|Terence and his dog Cead, October 2011|
I am attending grief recovery groups a couple of times a week. Seems like a valuable investment of my time. There are several new widows and together we are simultaneously doing our grief work. There are also several women who have been widows any where from 5 to 9 years that have never (until now) joined a group but had figured they could work through the mourning process alone...and they are stuck. In grief...THAT ALONE makes me want to make sure I give the grieving process it's due season- to attend to the sorrow and sadness; address the angry feelings and overcome all the fears. The last place I want to be in 5 years is exactly where I'm at now.
The only remedy for grief, is to grieve.
Grief is a journey and from what I've observed (in my few short weeks as a widow )- is that it can be perilous if you don't understand it's power and work through it.
Looking at this chart and evaluating my emotional state, I'm somewhere between the "Shock" and "feelings of loss" but transitioning into "needing to let go".
Sometimes I feel normal and think I am doing well then something happens. I received a phone call (insurance stuff) from a very nice but confused lady on the other end. It seems I filled out the form(s) in a rather confusing manner. To be honest, I don't even remember filling it out I've been so disoriented. "Did you get re-married?" she asks. "No----oh no, no, no....." says I. "Oh, okay-the 'married box' was checked"(I have difficulty dealing with that stupid box!)...she goes on; "Did he pass away this year?" . "Yes....(what did I do now?)". I sighed. "I thought so" she said patiently- "but you marked down 2010"...and it went on; 'yes' instead of 'no's', wrong signatures or no signatures, a page missing... by the time she was done asking her questions I wondered how I even got that that thing mailed out. And I felt sorry for her!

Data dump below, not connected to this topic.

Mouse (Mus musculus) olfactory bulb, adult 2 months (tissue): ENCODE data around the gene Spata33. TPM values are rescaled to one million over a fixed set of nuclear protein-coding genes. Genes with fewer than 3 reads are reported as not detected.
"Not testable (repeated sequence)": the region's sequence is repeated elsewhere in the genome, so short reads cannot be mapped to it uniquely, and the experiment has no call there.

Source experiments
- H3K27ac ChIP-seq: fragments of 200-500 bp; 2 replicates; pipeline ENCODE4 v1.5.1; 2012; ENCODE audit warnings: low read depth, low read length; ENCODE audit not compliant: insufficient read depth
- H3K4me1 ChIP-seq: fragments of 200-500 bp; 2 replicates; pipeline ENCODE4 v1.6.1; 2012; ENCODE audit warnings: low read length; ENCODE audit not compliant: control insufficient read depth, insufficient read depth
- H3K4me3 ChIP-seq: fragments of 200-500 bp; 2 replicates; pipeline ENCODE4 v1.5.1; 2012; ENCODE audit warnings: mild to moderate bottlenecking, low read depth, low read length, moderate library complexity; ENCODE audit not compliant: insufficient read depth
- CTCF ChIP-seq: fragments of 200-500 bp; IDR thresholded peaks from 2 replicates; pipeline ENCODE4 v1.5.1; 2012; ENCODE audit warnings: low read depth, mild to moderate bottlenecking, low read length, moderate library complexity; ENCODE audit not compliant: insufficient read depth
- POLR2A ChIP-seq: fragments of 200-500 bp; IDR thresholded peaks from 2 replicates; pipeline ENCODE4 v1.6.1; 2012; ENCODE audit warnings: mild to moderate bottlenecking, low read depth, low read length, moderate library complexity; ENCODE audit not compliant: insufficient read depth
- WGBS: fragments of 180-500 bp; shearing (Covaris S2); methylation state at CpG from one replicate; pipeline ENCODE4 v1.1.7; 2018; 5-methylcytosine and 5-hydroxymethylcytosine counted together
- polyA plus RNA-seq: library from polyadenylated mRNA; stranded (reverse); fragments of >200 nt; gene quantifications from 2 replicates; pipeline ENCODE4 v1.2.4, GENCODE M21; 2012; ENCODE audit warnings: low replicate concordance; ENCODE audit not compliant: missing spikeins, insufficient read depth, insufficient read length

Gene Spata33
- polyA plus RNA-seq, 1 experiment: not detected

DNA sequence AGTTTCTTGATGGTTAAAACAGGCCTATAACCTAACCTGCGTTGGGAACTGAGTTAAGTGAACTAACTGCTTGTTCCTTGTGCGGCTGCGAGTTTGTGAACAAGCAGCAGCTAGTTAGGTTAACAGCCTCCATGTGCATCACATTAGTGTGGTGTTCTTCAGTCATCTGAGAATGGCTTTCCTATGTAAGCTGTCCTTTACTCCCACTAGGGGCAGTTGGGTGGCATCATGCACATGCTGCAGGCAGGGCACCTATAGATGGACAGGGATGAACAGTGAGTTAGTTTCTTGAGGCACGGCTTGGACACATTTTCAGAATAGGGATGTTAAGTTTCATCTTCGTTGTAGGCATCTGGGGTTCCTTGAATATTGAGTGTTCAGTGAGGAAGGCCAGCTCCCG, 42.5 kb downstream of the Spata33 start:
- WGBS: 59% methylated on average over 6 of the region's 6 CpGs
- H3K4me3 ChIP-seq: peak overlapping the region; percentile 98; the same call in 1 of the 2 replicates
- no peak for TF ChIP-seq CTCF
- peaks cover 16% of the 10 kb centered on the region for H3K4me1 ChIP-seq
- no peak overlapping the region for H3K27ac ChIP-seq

|Halloween parties at school today|
Fortunately Terence was a very diligent husband and prepared me well for his absence. We talked and prayed about everything; spiritual, emotional and financial which is providing me the freedom to grieve and not have unnecessary worries.
My grief work is simple but not easy. Here's my agenda for a typical day:
My days are spent trying to:
- greet the day (some days I can't).
- accept the crying (most days I do).
- deepen my faith (read my bible, go to church).
- keep a journal (write, write,write!)
- walk each day (even if it's just to the mailbox:)
- surround myself with a support network (church, grief recovery groups,etc)
- postpone some decisions (I already failed this one: I cut 20 inches of my hair off right after he passed away!)
- live in the present (This is the most difficult for me, because Terence is not here in the present with me).
- venture out alone (I have coffee or breakfast by myself, go the the library or shopping several times a day).
Fortunately, the 'real grief work' that I do is not work at all. I ultimately rest in the Lord.
“Come to me, all of you who are struggling and burdened, and I will give you rest. Take my yoke upon you and learn from me, because I am gentle and humble in heart, and you will find rest for your souls. For my yoke is easy, and my burden is light.” Matthew 11:28-30